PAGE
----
In my 3.5 years in the profession, I’ve developed this fantastical image of librarians as ‘information illiteracy’ slayers. This is not how members of other departments and disciplines view us. Needless to say, I learned that we still have a lot of work to do in spreading the word about how we can help with information literacy. I’m not sure how to do this correctly, I don’t think advocacy is the answer. Perhaps collaborating and making connections outside of the library field is a start…I think.

On a lighter note, I had a wonderful time. Kelowna is beautiful and I felt really lucky to be in a place were others had similar interests: to improve the learning experience of students and more importantly, to give them the proper tools for future research.


Loex May 1-5 2012 Columbus Ohio

The 2012 LOEX conference is in Columbus Ohio (a day’s drive from Toronto) May 3-5 2012

Update September 21 2011:  conference date change and Call for Proposals
Energize! Accelerate! Transform!
40th Annual LOEX Conference
May 3 – 5, 2012
Columbus, Ohio
Proposals due: Friday, November 18, 2011


WILU 2012 May 23-25 2012

WILU 2012 will be in Edmonton, Alberta, May 23-25 2012, hosted by Grant MacEwan University. Contact for more information.

“We must never lose sight of the values of the past, vigour, thrift, self-resourcefulness, upon which the individual and the nations of the world will stand or fall.”
~ Grant MacEwan (Lieutenant Governor of Alberta, 1966-1974)
Inspired by the words of our namesake, this year the conference theme of “Vigour, Thrift, and Resourcefulness” builds upon Grant MacEwan’s legacy and encourages participants to reflect on how we might ensure sustainable, accountable information literacy programs that build on past successes while embracing growth and change.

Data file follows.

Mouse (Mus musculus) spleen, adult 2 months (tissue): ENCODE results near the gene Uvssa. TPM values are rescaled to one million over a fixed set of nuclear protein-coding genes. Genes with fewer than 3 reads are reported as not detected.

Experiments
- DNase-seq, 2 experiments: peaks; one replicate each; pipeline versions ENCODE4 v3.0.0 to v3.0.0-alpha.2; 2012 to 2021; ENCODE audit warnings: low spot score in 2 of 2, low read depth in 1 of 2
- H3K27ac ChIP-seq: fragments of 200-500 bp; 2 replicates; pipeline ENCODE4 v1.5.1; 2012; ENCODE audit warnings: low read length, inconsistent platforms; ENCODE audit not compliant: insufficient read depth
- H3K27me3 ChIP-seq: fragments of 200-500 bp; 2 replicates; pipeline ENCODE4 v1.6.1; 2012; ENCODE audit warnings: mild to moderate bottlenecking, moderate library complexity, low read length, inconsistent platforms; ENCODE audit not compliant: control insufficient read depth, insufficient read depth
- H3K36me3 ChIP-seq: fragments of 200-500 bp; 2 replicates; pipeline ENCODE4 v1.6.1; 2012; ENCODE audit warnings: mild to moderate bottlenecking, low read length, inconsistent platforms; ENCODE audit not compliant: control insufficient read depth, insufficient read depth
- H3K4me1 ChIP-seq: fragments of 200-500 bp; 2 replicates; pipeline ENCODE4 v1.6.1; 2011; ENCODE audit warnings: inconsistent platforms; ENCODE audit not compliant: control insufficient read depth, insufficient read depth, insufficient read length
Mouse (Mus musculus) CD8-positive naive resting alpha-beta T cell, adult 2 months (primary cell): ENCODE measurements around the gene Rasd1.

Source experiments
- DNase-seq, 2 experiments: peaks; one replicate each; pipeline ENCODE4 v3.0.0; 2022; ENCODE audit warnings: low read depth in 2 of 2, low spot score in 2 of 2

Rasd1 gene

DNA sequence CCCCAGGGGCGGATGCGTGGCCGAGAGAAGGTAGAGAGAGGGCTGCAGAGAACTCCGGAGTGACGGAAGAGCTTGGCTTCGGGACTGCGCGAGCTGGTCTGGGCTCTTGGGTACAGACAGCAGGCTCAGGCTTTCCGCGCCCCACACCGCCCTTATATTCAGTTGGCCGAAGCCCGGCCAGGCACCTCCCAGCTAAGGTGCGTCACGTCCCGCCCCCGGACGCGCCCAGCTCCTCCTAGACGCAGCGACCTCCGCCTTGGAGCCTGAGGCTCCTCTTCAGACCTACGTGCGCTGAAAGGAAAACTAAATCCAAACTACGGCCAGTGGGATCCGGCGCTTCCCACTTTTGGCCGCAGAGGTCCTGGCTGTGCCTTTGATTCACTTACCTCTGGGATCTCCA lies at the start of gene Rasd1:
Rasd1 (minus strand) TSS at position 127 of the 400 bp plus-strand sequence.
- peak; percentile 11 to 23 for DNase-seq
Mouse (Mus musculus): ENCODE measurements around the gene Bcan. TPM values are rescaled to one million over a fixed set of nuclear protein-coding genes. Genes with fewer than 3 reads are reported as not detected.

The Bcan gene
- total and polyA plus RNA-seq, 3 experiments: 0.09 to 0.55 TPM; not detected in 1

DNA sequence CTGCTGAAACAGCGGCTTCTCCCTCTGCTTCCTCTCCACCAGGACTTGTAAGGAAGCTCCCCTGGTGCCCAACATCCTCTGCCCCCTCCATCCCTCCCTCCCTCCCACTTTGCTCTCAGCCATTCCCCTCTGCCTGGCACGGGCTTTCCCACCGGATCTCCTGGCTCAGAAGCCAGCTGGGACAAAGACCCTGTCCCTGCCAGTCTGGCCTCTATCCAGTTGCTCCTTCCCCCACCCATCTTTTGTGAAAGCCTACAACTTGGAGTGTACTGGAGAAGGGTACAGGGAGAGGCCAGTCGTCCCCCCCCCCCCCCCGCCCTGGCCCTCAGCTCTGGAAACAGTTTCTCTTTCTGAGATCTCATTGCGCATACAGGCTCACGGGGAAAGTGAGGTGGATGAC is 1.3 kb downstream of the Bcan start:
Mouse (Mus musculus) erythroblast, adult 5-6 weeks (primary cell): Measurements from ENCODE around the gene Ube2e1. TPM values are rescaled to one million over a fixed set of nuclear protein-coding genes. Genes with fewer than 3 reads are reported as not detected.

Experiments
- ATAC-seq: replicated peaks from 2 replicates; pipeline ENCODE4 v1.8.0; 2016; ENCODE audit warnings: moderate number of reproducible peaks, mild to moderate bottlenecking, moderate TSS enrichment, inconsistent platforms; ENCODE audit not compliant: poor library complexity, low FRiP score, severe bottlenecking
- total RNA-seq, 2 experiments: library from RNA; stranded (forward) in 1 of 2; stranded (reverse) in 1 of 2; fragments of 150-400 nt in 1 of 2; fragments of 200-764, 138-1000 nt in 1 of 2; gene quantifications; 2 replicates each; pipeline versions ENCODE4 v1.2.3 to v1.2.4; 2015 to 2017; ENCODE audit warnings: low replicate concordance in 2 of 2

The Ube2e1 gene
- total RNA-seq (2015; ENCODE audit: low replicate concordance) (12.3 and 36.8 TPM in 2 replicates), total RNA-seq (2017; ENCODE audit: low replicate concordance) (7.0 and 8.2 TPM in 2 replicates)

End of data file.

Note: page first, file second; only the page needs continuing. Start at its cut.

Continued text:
Fall Info-Lit related seminars from ACRL

Fall Info Lit Learning Opportunities from ACRL:
Service Learning and Information Literacy: Models for Engagement (Webcast: October 4, 2011): The service learning (SL) and civic engagement movement is growing rapidly in higher education yet its connection to libraries and librarians is infrequently discussed. This webcast will define and promote SL collaborations between librarians, faculty, students and community partners.

Embedded Librarians: Integrating Information Literacy Instruction at the Point of Need(Webcast: October 25, 2011): More and more libraries are adopting embedded librarianship as an approach to creating an integrated and sustained library instruction presence in classes across the curriculum. In this webcast, practicing embedded librarians will describe examples of successful projects across the range of academic levels and departments, including both online and on-campus instruction.

Creating a “Social Life” for Information Literacy Instruction in Libraries (Online Seminar: October 31 – November 18, 2011): This course will explore new ways that instruction librarians can retool their instructional approaches to actively engage students in the process of information retrieval and knowledge creation.

Complete details are available on the ACRL e-Learning Web site.